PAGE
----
Monday, December 15, 2014
Eloise Blake is on the run from a life she no longer remembers. Having went into some kind of fugue state that's lasted about two years now, she's left behind her former life as Jenilee Gray, taken up a new hobby with a tribe of free runners, and is living in a run down squat. Eloise's new identity is as different from Jenilee as night is to day.
Enter Jack Simonetti. Jack is a bit of a spoiled playboy, living off his rich father's purse strings, and recently transported from the UK to NYC. Dear old dad threatens to cut off Jack's money supply unless he does a favor for an old friend, Daniel Barone. Grudgingly, Jack agrees but eventually heads off to London to meet with Barone. Barone, who was Eloise's former guardian, fills Jack in and tasks him with getting close to Eloise and convincing her to return to her previous life. For as luck would have it, Barone is an expert in memory manipulation, and believes he has the skills to help Eloise return to her former self.
Unfortunately, things aren't quite that straightforward. Eloise has had one too many "accidental" close calls and Barone is certain that someone is dogging her, intent on doing her harm. Though Jack manages to get close to Eloise, using their common interest in parkour (free running) as his in, he starts to develop feelings for her. So if he manages to convince her to trust Barone and return to her previous life, she'll no longer remember him or any other details about her life as Eloise. So what's a guy to do??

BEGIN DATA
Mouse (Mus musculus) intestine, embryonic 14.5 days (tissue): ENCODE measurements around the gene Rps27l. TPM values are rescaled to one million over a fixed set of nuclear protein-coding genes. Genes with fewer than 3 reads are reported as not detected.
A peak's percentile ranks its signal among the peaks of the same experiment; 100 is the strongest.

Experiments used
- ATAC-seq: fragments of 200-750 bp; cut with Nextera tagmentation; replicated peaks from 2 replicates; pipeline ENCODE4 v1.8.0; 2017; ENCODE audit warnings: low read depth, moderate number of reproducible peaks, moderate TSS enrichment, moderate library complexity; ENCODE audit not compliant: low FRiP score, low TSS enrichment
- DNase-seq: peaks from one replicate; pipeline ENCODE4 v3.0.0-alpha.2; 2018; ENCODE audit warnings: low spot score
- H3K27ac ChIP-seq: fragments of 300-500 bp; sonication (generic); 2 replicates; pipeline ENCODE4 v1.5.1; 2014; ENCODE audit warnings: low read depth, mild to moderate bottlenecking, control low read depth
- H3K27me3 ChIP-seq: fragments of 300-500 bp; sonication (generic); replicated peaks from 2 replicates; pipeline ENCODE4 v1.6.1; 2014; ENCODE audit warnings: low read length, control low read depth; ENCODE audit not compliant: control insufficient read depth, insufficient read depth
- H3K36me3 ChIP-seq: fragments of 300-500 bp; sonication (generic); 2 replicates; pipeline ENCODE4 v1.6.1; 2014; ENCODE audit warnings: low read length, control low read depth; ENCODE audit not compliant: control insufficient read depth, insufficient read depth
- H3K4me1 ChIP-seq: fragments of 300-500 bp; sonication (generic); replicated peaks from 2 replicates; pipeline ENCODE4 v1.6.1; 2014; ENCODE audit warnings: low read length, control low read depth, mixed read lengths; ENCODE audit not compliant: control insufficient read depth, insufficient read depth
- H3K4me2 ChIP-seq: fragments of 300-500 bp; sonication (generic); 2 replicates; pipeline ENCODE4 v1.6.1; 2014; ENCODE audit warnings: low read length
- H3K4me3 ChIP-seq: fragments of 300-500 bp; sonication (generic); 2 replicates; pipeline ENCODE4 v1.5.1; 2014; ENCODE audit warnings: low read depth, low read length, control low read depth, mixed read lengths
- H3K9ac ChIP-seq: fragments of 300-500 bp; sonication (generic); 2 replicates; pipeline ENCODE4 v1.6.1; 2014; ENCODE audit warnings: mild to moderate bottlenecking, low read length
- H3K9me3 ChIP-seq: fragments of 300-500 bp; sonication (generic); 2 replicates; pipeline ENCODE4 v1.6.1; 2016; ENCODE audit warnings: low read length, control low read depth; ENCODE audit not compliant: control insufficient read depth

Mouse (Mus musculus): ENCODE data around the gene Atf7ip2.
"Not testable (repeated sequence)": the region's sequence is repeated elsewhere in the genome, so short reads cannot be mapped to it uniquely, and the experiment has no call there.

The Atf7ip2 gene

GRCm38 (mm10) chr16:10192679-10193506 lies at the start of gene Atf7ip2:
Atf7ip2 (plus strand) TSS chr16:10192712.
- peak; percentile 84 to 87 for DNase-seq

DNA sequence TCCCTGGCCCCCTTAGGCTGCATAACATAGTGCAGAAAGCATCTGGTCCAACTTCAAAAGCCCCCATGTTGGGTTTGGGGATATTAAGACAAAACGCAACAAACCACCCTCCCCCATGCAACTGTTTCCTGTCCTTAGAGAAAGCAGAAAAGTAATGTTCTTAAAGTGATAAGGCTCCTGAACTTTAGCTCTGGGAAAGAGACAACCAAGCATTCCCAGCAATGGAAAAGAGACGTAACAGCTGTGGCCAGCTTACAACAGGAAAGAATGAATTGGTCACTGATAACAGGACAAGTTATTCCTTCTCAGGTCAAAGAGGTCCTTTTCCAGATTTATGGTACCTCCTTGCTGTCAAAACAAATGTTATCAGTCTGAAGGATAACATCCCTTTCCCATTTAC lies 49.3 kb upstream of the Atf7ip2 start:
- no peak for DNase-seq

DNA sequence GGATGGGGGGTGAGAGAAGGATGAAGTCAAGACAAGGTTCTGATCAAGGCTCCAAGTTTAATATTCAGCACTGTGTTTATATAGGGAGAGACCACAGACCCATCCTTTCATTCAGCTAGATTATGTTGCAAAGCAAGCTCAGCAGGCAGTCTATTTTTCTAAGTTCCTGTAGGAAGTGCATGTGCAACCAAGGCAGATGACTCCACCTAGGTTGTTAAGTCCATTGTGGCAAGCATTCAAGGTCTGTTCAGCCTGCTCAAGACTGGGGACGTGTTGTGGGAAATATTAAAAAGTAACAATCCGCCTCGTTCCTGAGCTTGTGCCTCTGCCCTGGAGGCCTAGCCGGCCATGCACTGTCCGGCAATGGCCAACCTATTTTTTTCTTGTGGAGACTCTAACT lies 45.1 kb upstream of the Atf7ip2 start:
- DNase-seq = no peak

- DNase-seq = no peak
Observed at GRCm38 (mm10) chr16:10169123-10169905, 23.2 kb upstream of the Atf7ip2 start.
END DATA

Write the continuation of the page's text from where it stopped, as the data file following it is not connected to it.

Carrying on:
I thought this was a fantastic story. I loved how much of the memory stuff was backed up by scientific fact, something I didn't fully realize until the author's note at the end. I know the whole "boy meets girl, falls in love, saves girl from bad guys" can be a bit cliché and overdone at times, but seriously, that small but overly simplistic piece of the plot was done up so well around an amazing thriller of a story, that you barely even realized that's what was going on.
The author did a wonderful job building her characters and the world around them. Eloise seemed tough as nails at the start, but as Jack gets to know her, she starts to let a bit more of her vulnerable side show, and you feel like you're peeling layers off an onion. (Shrek anyone? LOL)
Seriously though, if you like mystery and suspense thrillers, you owe it to yourself to check this book out. And now I realize I've had one of Mostert's other books, Season of the Witch, languishing on my TBR shelf for far too long. Must push that one towards the top of the pile!
Thank you to NetGalley and the publisher, Portable Magic, Ltd., for providing me with a copy of this e-book in exchange for an honest review.